[Sidenote: I initially decided to go with Ginger Ale rather than topping with champagne or citrus-y sparkling water simply because it is the secret ingredient in one of my favorite sangria recipes. Since, I've tried it with Lemon Perrier instead, which makes a delicious yet significantly lighter variation.]

We have a beverage that, like Hannibloom itself, is complex.

A Peychaud's-soaked sugar cube may look pretty in pink or simple and sweet.

But, like Alana and Hannibal coming together, what happens when pink meets blood-red results in the sum of the parts being far more intriguing.

Dec 15, 2013


Finally, a chance for The Academy to placate those who continue to bemoan the 23-year-long injustice of Goodfellas not winning Best Picture.  David O Russell gets all up in classic Scorsese and may have found the chocolate to his peanut butter in the process, finally making a near-perfect Reese’s Peanut Butter Cup of a movie out of his “let’s toss everything together and see if it’s tasty” approach.  I’ve seen less delighted folks on Twitter dub this “Mediocre-Fellas” which may be amusing, but is totally unfair.

I like Scorsese as much as the next cinephile, but in a LOT of ways, I find Gangster Mode Marty to often be the least interesting Marty.  The Departed was in no way the Best Picture of that year, much less the best thing Scorsese has done in the last decade.  (That would be The Aviator, folks.)  Worst of all, even the worst attempt at the next “great” crime movie tends to have no trouble getting made and is over-praised by sheer virtue of its genre because it’s butch and is thus automatically awesome since "wouldn’t it just be SO COOL, dudes? To be Mickey or Nucky?"  Do we really NEED another “Magic City” or “Mob City” or American Gangster or Gangster Squad on our screens this year?  Much less this glut continuing for the next ten years?

Yes, as it turns out. What we needed is David O Russell.  His faster, funnier, looser touch cuts a swath through the solemn self-seriousness that plagues so many of these also-rans as they try desperately to convince us that they’re not making a shallow crime movie, they’re making a Scorsese-level smart one.  I don’t think Russell is trying to convince us of anything, much less the beaten-like-a-dead-horse trope that “crime doesn’t pay.”  Crime, as it seems here, seems to pay AWESOMELY.

It looks awesome, sounds awesome, and dresses awesomely while also being utterly ridiculous-slash-patently absurd, even when shit gets dangerous and real.  Like the con men and women of the film, David O Russell has confidence. Supreme confidence that crafting a sublimely entertaining movie IS art, in and of itself.  You know, like the ultimate master craftsman of artful entertainments Steven Soderbergh does.  Surfaces can be substantial and don't let anyone tell you any different.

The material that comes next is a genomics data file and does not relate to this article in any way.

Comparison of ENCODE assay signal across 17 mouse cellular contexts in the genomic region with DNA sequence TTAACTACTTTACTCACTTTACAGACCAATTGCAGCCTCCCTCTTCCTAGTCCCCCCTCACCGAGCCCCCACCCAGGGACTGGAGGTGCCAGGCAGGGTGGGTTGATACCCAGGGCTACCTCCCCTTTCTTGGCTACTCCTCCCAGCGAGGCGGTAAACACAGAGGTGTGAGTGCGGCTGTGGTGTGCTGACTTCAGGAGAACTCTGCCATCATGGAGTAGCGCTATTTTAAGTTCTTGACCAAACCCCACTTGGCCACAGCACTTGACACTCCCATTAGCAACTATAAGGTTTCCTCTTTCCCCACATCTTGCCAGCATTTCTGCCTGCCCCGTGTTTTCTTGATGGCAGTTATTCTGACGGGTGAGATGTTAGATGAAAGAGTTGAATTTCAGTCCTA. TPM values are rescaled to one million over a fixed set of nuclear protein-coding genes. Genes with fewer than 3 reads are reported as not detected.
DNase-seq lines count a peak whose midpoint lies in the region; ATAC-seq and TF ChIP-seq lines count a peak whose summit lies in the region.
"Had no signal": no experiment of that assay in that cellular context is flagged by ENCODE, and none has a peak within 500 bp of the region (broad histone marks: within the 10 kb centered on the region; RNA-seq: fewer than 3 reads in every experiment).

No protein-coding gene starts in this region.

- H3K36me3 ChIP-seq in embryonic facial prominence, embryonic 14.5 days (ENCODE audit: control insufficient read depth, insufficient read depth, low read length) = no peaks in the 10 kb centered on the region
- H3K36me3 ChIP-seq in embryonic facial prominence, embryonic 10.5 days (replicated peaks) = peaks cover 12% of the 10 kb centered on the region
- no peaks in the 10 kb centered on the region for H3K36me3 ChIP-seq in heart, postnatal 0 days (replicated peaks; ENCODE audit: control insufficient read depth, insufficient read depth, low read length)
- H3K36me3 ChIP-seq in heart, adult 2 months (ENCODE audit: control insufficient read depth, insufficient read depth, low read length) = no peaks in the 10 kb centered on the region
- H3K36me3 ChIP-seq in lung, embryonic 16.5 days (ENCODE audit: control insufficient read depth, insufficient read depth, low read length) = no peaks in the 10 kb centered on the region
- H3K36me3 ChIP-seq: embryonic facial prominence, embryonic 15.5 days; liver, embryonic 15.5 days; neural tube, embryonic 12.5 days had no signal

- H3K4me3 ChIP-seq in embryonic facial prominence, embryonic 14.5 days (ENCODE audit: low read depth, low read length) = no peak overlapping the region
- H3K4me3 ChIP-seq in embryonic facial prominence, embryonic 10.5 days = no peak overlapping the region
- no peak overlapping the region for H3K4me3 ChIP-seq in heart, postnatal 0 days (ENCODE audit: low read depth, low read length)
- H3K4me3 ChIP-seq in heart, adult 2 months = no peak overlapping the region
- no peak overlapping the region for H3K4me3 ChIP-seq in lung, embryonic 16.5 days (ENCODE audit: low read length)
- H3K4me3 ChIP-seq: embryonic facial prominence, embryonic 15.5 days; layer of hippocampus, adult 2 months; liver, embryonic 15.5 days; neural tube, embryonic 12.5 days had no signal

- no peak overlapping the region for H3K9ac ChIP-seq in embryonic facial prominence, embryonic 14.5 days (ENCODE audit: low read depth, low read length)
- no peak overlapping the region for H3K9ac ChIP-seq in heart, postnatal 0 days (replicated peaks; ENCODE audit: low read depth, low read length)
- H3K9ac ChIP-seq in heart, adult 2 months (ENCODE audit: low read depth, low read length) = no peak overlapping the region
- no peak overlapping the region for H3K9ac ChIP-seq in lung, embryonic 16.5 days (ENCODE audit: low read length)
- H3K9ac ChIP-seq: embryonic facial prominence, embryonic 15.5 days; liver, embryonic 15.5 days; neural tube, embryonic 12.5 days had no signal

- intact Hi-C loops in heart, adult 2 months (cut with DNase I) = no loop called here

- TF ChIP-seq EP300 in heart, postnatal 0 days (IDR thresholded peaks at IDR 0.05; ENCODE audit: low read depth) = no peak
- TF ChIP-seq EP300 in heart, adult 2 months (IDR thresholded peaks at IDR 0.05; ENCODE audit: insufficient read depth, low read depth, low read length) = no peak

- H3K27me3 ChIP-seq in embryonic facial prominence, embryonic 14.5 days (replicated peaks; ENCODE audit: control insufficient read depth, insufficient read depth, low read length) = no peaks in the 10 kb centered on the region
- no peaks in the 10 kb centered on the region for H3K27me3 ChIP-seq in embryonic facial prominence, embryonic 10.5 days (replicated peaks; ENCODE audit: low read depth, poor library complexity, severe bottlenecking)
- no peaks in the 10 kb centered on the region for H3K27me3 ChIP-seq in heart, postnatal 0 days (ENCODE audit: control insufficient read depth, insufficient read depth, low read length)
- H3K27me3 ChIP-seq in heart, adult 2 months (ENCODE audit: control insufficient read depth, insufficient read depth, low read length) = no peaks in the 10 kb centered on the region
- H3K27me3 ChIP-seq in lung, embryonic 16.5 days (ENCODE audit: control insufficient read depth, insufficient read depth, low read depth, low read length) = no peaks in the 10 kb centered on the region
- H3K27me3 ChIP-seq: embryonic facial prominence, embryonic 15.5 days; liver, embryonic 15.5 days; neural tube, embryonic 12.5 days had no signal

This is one of the least Oscar Bait-y Oscar Bait movies in recent memory, in the best possible way. It glibly tosses aside the “oh, I’ll just make a boring prestige biopic that dully and dutifully recounts events because as long as I have great actors, I’ll win statues” formula (I’m side-eyeing you SO HARD still, The Queen) with its cheek-tonguing opening punchline that “some of this actually happened."

Like the hair, American Hustle is big, bold and brassy.  It’s funny in parts, it’s sad in parts, it drags in parts, but it never stops being eminently watchable and utterly original.  It’s got a song in its heart, a boogie in its shoes (and nights) and a throbbing rock-hard erection in its bell-bottoms.  That’s right, it’s not only straight-up hilarious, it’s also straight-up horny as hell.  You thought carnality and sexiness disappeared from American movies - movies made by and for grown-ups with grown-up desires - by the time the 70s ended.  You thought now such things could now only be the province of premium cable dramas.  You thought wrong.  David O Russell has come along to restore your faith and should be awarded handsomely for it.